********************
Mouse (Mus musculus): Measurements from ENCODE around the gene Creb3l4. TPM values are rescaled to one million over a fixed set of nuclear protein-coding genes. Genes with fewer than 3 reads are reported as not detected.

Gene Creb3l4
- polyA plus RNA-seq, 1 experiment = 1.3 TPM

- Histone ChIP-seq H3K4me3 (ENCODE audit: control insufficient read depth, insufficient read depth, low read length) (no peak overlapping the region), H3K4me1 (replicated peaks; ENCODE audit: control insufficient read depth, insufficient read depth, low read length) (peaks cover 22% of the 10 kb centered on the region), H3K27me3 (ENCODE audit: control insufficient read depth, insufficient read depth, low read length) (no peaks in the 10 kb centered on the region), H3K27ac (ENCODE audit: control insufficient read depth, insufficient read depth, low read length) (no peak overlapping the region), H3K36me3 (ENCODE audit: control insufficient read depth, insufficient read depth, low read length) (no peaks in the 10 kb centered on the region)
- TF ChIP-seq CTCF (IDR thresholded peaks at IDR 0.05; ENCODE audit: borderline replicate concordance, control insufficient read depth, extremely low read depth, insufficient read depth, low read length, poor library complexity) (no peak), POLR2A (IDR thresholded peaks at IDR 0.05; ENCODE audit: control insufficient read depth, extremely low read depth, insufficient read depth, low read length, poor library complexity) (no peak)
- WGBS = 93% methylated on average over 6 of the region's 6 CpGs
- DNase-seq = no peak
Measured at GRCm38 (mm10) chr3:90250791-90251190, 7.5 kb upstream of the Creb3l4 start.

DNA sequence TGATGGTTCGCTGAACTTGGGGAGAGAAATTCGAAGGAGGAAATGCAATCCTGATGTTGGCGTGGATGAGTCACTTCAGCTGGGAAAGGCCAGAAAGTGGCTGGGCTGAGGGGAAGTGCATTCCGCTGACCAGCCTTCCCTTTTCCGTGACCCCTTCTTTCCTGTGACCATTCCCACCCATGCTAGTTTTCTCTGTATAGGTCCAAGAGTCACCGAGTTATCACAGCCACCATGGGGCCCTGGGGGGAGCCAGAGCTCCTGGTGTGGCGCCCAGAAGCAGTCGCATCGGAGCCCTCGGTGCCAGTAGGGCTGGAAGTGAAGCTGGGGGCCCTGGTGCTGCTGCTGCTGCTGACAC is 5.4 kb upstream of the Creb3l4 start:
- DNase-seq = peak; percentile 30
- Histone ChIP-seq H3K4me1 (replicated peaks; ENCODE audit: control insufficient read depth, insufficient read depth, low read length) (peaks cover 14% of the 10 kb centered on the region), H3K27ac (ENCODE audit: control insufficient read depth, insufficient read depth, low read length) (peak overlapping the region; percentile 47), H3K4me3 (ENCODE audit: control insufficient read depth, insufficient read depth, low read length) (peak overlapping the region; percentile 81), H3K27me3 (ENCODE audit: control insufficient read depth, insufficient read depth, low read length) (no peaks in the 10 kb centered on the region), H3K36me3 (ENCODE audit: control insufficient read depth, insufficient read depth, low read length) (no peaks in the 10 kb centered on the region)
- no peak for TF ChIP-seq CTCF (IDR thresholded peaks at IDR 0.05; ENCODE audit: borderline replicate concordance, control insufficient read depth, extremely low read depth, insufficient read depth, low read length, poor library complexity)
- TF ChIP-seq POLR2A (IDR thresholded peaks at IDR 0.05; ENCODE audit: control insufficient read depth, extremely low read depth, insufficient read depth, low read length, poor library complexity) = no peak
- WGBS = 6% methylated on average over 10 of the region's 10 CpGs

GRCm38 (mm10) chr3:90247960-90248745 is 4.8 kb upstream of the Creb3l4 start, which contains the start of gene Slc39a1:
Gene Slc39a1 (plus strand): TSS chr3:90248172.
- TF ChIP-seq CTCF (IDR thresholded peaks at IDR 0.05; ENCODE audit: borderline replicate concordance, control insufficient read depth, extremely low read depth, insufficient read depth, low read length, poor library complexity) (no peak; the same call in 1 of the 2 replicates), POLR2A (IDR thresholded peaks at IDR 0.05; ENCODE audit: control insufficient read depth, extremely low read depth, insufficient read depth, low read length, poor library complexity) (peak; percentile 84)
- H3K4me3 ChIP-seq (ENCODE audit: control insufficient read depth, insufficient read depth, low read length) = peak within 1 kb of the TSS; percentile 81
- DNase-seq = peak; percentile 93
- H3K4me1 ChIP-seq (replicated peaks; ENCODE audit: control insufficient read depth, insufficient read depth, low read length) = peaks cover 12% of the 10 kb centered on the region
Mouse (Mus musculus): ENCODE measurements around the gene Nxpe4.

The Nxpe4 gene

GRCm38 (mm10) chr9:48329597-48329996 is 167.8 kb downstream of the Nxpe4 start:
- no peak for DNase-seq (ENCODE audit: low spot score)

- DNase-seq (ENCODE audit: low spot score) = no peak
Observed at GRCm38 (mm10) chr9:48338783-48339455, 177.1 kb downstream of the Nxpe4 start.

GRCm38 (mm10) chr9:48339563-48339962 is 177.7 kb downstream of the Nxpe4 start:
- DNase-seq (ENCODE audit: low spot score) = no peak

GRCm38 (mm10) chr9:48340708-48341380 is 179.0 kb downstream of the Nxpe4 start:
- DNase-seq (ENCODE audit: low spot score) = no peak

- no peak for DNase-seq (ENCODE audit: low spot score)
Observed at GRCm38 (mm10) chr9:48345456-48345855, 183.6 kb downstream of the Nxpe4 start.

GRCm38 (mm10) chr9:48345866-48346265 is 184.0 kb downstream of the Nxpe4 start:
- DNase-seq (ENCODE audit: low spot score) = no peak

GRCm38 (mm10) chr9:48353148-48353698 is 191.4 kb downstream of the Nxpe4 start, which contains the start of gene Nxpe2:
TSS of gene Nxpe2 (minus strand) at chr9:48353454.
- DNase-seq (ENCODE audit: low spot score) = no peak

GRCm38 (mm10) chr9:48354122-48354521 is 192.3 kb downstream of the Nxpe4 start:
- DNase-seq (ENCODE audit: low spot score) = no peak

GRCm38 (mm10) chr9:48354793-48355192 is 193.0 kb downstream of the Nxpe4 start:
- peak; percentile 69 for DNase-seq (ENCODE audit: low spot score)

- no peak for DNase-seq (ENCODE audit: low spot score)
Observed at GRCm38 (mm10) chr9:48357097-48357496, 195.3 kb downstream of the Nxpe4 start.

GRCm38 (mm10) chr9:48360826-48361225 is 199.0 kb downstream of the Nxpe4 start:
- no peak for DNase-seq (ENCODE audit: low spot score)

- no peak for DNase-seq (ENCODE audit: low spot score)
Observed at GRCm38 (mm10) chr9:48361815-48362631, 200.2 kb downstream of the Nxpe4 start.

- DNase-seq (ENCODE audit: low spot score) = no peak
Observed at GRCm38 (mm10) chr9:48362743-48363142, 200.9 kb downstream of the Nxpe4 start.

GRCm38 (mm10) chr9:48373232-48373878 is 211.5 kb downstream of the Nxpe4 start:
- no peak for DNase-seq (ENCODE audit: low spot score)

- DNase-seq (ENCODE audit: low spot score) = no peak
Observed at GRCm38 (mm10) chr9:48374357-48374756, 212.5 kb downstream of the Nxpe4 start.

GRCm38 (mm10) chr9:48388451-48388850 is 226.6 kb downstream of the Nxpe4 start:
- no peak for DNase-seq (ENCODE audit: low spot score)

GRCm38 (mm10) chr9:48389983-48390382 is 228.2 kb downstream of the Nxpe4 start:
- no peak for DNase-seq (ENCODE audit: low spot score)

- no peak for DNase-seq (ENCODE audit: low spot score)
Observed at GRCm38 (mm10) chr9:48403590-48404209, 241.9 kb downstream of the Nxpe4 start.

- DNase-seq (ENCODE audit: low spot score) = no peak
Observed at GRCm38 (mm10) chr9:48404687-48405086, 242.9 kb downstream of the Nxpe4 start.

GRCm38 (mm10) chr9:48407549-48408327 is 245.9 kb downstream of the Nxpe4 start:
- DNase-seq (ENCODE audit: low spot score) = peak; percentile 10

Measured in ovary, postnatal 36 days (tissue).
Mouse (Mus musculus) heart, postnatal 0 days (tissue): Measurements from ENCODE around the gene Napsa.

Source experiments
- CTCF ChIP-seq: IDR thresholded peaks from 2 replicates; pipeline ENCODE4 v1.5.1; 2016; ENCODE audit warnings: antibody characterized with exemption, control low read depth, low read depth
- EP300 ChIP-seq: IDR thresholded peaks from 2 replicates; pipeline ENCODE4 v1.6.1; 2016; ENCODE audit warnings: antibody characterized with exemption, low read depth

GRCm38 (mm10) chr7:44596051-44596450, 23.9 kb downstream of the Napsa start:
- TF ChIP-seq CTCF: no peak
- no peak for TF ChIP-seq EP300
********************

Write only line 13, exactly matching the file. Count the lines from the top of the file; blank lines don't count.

- TF ChIP-seq POLR2A (IDR thresholded peaks at IDR 0.05; ENCODE audit: control insufficient read depth, extremely low read depth, insufficient read depth, low read length, poor library complexity) = no peak